Ethiopia’s economy is in transition. Coming off a decade of double-digit growth, fueled primarily by public infrastructure projects funded through debt, the Government of Ethiopia (GOE) has tightened its belt, reducing inefficient government expenditures and attempting to get its accounts in order at bloated state-owned enterprises (SOEs). Just in the last year, the GOE has also introduced a new and more liberal investment code, started the privatization process for the telecommunications monopoly, and eliminated numerous burdensome regulations. The IMF put the growth of the Ethiopian economy at 9 percent for FY2018/19, driven by manufacturing and services. While recent growth estimates have been revised downward due to the COVID-19 pandemic, growth prospects for Ethiopia remain better than those for most Sub-Saharan African nations. Ethiopia is the second most populous country in Africa after Nigeria, with a population of over 110 million, approximately two-thirds of whom are under age 30. Low-cost labor, a national airline with well over 100 passenger connections, and growing consumer markets are key elements attracting foreign investment.
The Government of Ethiopia (GOE) in September of 2019 unveiled its “Homegrown Economic Reform Plan” as a codified roadmap to implement sweeping macro, structural, and sectoral reform, with a focus on enhancing the role of the private sector in the economy and attracting more foreign direct investment. The ambitious three-year plan prioritizes growth in five sectors, namely mining, ICT, agriculture, tourism, and manufacturing. In December of 2019, the IMF approved a three-year, 2.9 billion U.S. dollar program to support the reform agenda. The program seeks to reduce public sector borrowing, rein in inflation, and reform the exchange rate regime.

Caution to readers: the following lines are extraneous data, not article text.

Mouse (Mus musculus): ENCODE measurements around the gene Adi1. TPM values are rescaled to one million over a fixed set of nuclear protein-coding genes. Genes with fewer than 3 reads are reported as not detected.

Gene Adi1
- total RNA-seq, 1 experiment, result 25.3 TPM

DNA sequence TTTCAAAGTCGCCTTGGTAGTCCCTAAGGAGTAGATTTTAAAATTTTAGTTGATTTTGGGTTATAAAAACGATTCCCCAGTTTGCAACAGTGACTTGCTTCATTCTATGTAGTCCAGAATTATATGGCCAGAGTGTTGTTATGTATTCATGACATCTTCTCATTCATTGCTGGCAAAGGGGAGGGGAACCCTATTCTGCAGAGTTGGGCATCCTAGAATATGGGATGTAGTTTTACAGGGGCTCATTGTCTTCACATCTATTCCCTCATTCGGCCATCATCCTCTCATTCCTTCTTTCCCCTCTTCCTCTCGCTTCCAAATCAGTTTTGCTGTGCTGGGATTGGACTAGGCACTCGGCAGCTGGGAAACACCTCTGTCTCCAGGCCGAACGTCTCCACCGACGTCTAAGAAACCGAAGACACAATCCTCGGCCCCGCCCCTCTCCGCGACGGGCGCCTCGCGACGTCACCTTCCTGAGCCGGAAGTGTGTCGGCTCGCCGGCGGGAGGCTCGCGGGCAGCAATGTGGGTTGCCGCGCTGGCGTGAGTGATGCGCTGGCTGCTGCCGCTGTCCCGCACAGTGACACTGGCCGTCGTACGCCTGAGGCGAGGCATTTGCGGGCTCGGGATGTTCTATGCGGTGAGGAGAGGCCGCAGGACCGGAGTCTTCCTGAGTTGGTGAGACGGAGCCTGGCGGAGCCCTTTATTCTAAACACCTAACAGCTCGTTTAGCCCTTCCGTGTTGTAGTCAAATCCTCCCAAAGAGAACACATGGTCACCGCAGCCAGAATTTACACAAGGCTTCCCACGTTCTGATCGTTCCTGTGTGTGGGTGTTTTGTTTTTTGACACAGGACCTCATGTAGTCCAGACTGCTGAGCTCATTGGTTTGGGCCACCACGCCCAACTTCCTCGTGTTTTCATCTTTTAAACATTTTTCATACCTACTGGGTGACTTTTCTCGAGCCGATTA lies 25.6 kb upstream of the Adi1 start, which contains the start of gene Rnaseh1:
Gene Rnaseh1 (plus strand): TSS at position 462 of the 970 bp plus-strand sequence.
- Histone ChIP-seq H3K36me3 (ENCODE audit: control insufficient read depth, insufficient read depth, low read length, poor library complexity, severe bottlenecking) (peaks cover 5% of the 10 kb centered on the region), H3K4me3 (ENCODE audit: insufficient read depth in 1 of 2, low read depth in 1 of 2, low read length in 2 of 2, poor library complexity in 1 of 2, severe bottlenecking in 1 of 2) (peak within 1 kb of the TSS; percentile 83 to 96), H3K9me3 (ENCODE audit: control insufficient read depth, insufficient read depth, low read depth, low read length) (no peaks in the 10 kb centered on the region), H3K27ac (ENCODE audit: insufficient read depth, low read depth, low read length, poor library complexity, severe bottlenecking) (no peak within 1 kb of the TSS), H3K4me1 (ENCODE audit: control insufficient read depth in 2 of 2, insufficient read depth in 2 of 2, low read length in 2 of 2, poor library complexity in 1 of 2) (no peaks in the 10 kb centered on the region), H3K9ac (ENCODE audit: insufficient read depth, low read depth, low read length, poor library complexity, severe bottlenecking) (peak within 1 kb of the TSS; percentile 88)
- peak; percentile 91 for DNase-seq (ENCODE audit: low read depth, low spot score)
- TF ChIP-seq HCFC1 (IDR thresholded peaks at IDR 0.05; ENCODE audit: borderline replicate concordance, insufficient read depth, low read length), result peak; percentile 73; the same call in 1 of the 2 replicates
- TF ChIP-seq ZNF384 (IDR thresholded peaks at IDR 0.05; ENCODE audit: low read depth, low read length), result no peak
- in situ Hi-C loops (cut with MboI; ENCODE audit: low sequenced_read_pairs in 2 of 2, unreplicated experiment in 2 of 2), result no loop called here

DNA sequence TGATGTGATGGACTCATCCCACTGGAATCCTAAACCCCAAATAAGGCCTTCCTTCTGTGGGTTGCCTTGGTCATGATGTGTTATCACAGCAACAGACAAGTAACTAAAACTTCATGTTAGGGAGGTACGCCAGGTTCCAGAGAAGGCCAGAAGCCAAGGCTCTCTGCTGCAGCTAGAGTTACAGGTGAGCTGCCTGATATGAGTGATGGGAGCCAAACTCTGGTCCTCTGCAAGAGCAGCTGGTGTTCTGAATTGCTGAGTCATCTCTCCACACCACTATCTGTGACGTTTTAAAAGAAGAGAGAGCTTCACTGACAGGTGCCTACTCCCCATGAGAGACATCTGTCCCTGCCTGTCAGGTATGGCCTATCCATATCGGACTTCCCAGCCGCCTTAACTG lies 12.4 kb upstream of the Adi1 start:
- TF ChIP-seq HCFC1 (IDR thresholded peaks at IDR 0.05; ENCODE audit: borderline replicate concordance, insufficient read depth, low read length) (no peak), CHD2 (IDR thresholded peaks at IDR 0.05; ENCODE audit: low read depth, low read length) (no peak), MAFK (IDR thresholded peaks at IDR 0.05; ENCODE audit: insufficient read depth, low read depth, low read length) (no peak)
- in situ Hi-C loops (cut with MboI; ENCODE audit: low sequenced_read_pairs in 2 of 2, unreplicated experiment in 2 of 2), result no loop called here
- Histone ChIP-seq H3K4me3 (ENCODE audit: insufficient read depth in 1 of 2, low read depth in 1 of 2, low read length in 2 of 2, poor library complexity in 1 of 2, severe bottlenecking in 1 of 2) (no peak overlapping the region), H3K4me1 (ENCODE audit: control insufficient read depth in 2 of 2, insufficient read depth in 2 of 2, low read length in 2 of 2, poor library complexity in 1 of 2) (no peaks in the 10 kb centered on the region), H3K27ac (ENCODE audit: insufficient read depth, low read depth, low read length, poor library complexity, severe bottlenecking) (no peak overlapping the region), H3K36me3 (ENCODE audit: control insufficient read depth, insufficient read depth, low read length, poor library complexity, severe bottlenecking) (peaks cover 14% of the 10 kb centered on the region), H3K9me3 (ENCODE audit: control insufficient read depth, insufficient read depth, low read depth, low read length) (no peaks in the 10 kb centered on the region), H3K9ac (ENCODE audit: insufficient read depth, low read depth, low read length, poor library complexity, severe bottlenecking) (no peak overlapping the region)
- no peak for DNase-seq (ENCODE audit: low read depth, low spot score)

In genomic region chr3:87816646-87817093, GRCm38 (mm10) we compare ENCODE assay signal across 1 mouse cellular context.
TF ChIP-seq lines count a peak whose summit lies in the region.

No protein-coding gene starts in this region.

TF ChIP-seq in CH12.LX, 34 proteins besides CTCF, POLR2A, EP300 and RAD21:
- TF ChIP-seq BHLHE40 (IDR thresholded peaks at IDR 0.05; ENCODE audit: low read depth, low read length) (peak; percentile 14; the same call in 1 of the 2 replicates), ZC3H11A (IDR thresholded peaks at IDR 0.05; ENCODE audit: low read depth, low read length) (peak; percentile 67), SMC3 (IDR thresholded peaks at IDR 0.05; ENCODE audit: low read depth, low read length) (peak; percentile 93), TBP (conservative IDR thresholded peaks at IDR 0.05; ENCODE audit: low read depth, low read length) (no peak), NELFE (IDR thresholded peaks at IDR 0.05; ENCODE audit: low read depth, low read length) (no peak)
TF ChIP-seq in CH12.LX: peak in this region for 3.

The challenges remain vast. Ethiopia’s imports in the last three years have experienced a slight decline in large part due to a reduction in public investment programs and a dire foreign exchange shortage. Export performance remains weak, declining due to falling primary commodity prices and an overvalued exchange rate. The acute foreign exchange shortage (the Ethiopian birr is not a freely convertible currency) and the absence of capital markets are choking private sector growth. Companies often face long lead-times importing goods and dispatching exports due to logistical bottlenecks, high land-transportation costs, and bureaucratic delays. Ethiopia is not a signatory of major intellectual property rights treaties.
All land in Ethiopia is administered by the government and private ownership does not exist. “Land-use rights” have been registered in most populated areas. The GOE retains the right to expropriate land for the “common good,” which it defines to include expropriation for commercial farms, industrial zones, and infrastructure development. Successful investors in Ethiopia conduct thorough due diligence on land titles at both the regional and federal levels and undertake consultations with local communities regarding the proposed use of the land.
The largest volume of foreign direct investment (FDI) in Ethiopia comes from China, followed by Saudi Arabia and Turkey. Political instability associated with various ethnic conflicts could negatively impact the investment climate and lower future FDI inflow.
|TI Corruption Perceptions Index||2019||96 of 180||https://www.transparency.org/
|World Bank’s Doing Business Report “Ease of Doing Business”||2020||159 of 190||http://www.doingbusiness.org/rankings|
|Global Innovation Index||2019||111 of 129||https://www.globalinnovationindex.org/
|U.S. FDI in partner country (M USD, stock positions)||2018||$676||http://www.investethiopia.gov.et/|
|World Bank GNI per capita||2018||$790||http://data.worldbank.org/